November 09

How to scale (1 of 5) – the journey from garage band to Glastonbury

“Software ends up being shaped by the structure of the organisation that develops it”

Conway’s Law

One of the most animated discussions I often have with founders, CEOs and other product leaders is how to structure product teams when a company grows.  While I think this is incredibly important (as Conway noted) I feel it misses a wider point.

Four things break when you scale – People, Process, Technology and Culture.  Each of these will break at different times and in different ways.  While the structure of product teams (in People) will help, there are other areas that need to be addressed.

In his new book ‘Blitzscaling‘ (which I will review soon), Reid Hoffman uses company size as a proxy for stages in a companies growth.  While I love the book and the metaphor, I will use a music industry as an analogy as I feel it better matches the struggles faced by companies as they scale.  Just to bring it to life a little. The four stages are:

  1. Starting a band
  2. Becoming famous
  3. The ‘gap’
  4. Glastonbury baby!

 

Starting a band.  You start making music in your garage with a guitar.  The music is terrible.  You may find a partner in crime or just play on yourself.  Through focus and practice, you start improving.  You get your first shot at a local bar, and it goes ok.  You start building a following, and slowly you start attracting attention and a following.

I love this analogy with a successful startup.  It shows the focus and passion driven by a few individuals around finding something that other people value.  The band analogy is also more realistic, as it shows that it is only through time, dedication and feedback that successful start-ups find product-market fit.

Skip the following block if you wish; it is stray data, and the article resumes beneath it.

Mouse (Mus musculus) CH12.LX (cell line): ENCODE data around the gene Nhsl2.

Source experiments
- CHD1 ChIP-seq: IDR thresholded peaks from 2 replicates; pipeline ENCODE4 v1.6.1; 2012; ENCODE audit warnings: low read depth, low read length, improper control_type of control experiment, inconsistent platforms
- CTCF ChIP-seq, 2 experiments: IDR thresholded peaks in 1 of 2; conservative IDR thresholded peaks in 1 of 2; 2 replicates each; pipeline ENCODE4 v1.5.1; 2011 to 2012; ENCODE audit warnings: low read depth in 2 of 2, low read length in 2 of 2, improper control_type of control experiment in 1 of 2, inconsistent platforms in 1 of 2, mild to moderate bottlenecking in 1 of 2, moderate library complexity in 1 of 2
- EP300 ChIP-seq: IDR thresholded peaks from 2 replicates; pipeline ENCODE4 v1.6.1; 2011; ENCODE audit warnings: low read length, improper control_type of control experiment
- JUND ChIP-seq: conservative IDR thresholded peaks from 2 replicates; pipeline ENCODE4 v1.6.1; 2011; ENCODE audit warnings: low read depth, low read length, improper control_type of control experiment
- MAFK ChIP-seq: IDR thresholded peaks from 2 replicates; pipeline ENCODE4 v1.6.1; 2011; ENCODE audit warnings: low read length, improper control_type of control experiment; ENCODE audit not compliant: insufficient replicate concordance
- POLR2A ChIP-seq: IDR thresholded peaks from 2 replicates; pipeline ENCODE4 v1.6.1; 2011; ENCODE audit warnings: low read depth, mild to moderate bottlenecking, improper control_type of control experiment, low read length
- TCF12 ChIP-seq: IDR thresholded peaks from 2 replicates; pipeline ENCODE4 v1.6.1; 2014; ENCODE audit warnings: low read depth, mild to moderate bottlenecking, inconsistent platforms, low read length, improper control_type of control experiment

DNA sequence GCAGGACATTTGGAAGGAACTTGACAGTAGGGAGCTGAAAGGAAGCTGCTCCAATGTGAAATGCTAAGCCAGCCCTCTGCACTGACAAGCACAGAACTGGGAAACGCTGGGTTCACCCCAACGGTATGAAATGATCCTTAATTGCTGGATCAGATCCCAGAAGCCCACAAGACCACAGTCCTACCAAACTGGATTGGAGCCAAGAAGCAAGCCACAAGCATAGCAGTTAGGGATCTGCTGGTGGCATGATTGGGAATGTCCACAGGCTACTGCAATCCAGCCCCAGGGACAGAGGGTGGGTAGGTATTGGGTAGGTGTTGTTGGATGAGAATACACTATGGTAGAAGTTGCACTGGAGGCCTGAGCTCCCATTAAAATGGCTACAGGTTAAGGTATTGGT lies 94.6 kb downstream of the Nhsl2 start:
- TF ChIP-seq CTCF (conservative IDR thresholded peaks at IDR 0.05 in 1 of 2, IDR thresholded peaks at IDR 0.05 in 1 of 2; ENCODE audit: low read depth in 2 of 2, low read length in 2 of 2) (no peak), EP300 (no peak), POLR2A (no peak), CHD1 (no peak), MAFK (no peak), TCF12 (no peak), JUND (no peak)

Becoming famous.  Success!  Your band is famous.  You are in demand, and people are asking you to play at their venues and festivals.  Your team has grown, you have people to set up the stage, manage your diaries and grow your brand with marketing.  You are a tight-knit team optimised to get downloads and sell tickets.

In start-up terms, you have now found ‘business model fit’.  You grow super-fast and things start breaking, but you have a good core product, you are in such high demand that you can begin to make money.

 

The gap.  This is where most companies fail, predominately because they do not realise they need to shift from being a great band to creating a system for finding additional bands.  In simple terms, you need to extract value from your core product (or ‘cash cow’) while making bets on other products/services.  The success of these bets will depend on:

  • Do these additional products make sense to your customers?
  • Do you have a strategic or temporary advantage that makes your offering better or differentiated?
  • Whether customers will pay for these products

 

The is where the music analogy breaks down – very few bands morph into festivals.  However, they find other ways to add value to their fan base (concerts, perfume etc).  I use this analogy exactly because it fails at this point to reinforce my argument that the shift at this point is radical.

 

Becoming Glastonbury.   You did it, you know run the show.  You are the ‘go to’ venue for successful bands.  To make sure you remain relevant you mix old favourites, with up-coming potential stars, and then sift out and invest in the successful.  You start having network effects, and you expand your customer base as you appeal to more customer segments.

This is my favourite part of the analogy, as it describes the huge mental leap needed, need to move beyond doing one thing well, to create a system for making successful bets on the future.  One of the biggest changes is what the executive team focuses on.

One product Multiple products
Find product market fit Balance cash generating products with future bets
Prioritise features Prioritise products and projects
Manage a team Manage managers
Solve problems Create a system to find the right people to solve the right problems

 

I hope you found this helpful.  As ever these are my thoughts formed from my own experience.  Please leave a comment if you agree or disagree or would like to start a discussion.

In my next post, I will look at the advantages and disadvantages of different product team structures.